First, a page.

The adage "you don't know what you don't know" has never been more true than in the case of electronic health information (EHI). An absence of knowledge can have disastrous results. Without the right data at the right time, clinical decisions can be misinformed, resulting in higher costs and poor outcomes. Simply put, providers need data that informs clinical decision-making.
When a patient requires emergency care, they are treated by someone other than their primary care physician. During this encounter, data is collected that will be crucial for follow-up with the primary provider. But that data doesn't always make it back to your regular doctor.
What if you see your physician on a Tuesday about something that worsens over the course of the week and lands you in the emergency room on Saturday night? You'd want them to know what happened right away. And you’d want the details of the care you received in the ER to be available to your primary care provider so they can follow up with you and arrange for any subsequent treatment that’s needed. That's where ADTs come in.
ADT data refers to patient admissions, discharges, and transfer alerts. This data includes information about a patient's location, attending physician, diagnosis, insurance information, and other key snippets of information. It is a crucial component of care coordination that helps ensure every member of the patient's care team of providers has access to up-to-date information about their condition and treatment.
The management of patient care has become increasingly complex in recent years, with a growing number of technology systems that store patient data. This has led to the need for better coordination of care, and one important tool in achieving this goal is the use of electronic health records (EHRs) that include patient visit summaries, medication lists, lab results, plus supplemental data such as social determinants of health (SDOH) data.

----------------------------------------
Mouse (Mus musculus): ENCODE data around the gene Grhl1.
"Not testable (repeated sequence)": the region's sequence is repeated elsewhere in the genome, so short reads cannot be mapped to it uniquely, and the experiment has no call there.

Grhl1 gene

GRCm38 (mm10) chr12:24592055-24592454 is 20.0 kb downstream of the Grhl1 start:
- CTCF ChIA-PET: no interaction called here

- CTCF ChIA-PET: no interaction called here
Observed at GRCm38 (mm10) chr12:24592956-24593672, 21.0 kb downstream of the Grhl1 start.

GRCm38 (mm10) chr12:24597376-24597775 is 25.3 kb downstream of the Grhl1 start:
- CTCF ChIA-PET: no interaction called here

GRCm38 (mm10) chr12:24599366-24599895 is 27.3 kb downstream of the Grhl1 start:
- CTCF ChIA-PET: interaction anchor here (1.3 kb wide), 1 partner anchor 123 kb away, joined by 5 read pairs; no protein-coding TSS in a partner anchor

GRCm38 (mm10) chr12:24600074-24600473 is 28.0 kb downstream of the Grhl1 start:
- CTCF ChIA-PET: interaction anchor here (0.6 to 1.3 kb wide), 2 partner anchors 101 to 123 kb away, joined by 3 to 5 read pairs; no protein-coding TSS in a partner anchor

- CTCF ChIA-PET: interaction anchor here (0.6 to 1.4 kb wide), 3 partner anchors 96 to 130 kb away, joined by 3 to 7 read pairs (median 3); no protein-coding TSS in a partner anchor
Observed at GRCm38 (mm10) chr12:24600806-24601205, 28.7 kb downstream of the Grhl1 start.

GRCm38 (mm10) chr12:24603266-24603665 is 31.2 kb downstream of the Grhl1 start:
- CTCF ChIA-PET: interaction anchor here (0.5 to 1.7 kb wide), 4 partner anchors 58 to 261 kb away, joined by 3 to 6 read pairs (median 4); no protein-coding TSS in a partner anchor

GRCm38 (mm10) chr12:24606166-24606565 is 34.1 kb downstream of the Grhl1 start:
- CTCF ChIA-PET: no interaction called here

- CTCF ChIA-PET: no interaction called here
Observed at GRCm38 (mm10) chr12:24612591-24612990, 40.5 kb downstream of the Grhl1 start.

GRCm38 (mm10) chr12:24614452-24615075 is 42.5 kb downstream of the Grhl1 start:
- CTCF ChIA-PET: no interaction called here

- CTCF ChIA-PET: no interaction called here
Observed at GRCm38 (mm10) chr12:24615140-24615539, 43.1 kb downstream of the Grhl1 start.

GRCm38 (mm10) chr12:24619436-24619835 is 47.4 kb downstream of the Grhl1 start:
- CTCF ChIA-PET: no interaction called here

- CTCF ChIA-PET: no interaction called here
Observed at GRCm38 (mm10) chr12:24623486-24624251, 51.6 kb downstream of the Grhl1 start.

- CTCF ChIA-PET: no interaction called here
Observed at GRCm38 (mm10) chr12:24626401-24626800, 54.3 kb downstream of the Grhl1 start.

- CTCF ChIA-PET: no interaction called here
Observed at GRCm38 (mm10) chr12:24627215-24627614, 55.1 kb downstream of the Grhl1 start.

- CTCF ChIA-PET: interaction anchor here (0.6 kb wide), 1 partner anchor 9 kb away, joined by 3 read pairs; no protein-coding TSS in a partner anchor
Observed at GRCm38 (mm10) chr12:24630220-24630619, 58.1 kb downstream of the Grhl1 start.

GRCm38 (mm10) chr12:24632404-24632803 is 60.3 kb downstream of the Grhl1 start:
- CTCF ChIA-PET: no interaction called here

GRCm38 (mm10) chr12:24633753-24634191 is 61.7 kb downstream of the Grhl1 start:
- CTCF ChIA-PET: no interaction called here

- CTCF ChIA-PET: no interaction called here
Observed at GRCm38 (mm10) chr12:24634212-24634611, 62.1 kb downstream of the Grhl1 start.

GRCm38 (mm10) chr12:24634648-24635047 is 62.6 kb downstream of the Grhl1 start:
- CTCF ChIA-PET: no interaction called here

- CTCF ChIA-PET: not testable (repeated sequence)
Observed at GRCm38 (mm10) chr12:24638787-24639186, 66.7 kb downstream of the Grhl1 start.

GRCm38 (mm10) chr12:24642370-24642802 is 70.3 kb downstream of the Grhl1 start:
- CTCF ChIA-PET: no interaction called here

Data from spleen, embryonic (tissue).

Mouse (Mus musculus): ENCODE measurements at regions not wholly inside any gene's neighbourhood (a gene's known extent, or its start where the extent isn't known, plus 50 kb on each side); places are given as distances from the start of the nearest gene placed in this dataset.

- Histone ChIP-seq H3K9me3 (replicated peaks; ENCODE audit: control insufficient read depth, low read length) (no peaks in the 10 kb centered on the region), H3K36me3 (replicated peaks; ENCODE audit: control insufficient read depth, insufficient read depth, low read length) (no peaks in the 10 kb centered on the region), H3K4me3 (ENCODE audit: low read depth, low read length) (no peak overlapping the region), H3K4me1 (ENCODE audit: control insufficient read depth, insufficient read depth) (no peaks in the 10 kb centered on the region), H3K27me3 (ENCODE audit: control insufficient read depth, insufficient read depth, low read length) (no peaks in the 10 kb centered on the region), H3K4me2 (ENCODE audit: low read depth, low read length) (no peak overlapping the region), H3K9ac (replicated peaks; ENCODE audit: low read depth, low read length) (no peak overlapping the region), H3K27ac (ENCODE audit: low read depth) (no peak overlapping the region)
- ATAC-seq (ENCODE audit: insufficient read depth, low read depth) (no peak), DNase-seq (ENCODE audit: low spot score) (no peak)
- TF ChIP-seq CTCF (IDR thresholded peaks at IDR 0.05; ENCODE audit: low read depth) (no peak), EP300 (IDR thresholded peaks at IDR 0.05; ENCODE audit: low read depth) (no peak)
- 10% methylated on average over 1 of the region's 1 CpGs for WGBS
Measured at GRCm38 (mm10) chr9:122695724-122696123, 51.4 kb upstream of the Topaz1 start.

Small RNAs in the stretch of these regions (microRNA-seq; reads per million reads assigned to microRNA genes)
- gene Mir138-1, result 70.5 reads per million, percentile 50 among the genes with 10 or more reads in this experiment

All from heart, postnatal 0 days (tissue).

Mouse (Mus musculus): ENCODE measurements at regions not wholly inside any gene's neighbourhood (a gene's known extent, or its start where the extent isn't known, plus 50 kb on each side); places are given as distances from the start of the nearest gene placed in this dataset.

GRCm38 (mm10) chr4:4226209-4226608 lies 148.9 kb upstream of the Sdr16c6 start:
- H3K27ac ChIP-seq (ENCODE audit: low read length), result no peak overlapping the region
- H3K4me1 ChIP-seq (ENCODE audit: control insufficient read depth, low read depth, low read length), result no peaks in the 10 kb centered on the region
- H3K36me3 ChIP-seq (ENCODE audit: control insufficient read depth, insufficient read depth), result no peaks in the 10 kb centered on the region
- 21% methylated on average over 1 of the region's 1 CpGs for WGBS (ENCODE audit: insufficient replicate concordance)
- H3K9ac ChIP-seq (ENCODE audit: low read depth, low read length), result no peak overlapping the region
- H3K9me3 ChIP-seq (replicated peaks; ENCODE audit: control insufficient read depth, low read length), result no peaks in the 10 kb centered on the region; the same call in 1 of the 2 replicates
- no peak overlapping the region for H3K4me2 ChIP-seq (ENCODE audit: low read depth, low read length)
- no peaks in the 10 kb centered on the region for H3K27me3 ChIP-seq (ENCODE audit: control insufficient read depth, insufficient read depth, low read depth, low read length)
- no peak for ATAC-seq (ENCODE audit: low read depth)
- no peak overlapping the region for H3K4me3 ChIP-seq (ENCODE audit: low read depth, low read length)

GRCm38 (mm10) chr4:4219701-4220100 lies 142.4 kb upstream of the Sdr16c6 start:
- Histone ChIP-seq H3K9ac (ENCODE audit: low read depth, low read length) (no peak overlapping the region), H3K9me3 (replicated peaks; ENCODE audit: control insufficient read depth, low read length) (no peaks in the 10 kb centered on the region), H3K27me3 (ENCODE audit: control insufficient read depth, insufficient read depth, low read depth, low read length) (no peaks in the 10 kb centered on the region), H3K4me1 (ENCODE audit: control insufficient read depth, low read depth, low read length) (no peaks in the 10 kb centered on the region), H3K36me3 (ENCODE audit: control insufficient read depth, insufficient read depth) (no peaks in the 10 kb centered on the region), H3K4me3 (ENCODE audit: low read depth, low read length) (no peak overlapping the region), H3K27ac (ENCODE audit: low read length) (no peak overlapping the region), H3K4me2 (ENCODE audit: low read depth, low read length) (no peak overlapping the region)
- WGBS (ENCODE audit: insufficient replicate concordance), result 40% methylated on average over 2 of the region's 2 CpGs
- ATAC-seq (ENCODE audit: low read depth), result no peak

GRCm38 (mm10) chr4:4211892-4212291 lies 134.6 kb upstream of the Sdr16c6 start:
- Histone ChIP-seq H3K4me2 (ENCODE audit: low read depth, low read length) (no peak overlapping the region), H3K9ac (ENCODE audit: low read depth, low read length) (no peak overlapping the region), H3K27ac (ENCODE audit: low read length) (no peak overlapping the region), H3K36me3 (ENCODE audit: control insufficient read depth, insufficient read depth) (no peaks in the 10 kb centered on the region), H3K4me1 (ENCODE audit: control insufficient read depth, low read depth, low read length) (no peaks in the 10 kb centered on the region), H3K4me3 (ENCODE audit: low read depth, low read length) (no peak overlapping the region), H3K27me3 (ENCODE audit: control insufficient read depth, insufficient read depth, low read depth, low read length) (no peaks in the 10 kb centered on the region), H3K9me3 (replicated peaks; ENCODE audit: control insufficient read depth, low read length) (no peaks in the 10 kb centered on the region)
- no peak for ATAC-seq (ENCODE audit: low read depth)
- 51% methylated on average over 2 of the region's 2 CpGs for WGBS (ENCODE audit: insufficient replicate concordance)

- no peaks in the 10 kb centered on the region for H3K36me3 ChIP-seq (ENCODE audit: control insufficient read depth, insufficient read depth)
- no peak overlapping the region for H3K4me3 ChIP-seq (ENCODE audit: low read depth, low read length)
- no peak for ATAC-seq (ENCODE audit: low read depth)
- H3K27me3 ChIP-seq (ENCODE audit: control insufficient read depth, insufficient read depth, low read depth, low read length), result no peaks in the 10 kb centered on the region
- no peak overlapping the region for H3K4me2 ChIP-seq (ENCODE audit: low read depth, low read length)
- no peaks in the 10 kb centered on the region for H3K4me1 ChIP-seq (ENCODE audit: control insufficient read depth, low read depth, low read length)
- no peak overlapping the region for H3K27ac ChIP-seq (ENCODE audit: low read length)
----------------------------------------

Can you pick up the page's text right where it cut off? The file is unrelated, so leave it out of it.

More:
ADT data is essential because it not only follows the patient, but makes patient journeys visible to their care teams. By capturing information about when and where a patient was admitted, discharged, and transferred, healthcare providers can track their progress and ensure that they receive appropriate care at every stage. ADT data is also critical for ensuring care coordination between different providers, which is essential for reducing redundant or improper care, preventing medical errors, and improving patient outcomes and satisfaction.
In the modern world of increasing interoperability, and freer exchange of medical histories and patient records, many would be surprised to hear that this is not a given.
In fact, a large share of primary care physicians never know when their patients are admitted to the hospital – and the consequences of this are dire. We'll dig into why this is so important, and how EHR vendors can ensure that their providers get the data they need.
A growing body of research supports the importance and need for ADT data to improve outcomes, contain costs, and support care coordination.
Studies have indicated a ten-fold increased risk of readmission for patients who fail to see a physician within 30 days of discharge from the hospital. And yet one-third of primary care physicians are never notified that their patient was hospitalized, making it unlikely that patients will receive needed follow-up care. Makes sense, right? If your doctor doesn’t know you were in the ER, how would they know to follow up with you?
Hospital readmissions not only compromise patient outcomes, they also place undue financial burdens on the entire health system, costing Medicare an estimated $26 billion annually – and $17 billion of those readmissions are considered preventable.
Not only does ADT data help reduce readmissions and over-utilization of hospital services, it has been demonstrated to lower administrative costs and boost both provider efficiency and patient satisfaction.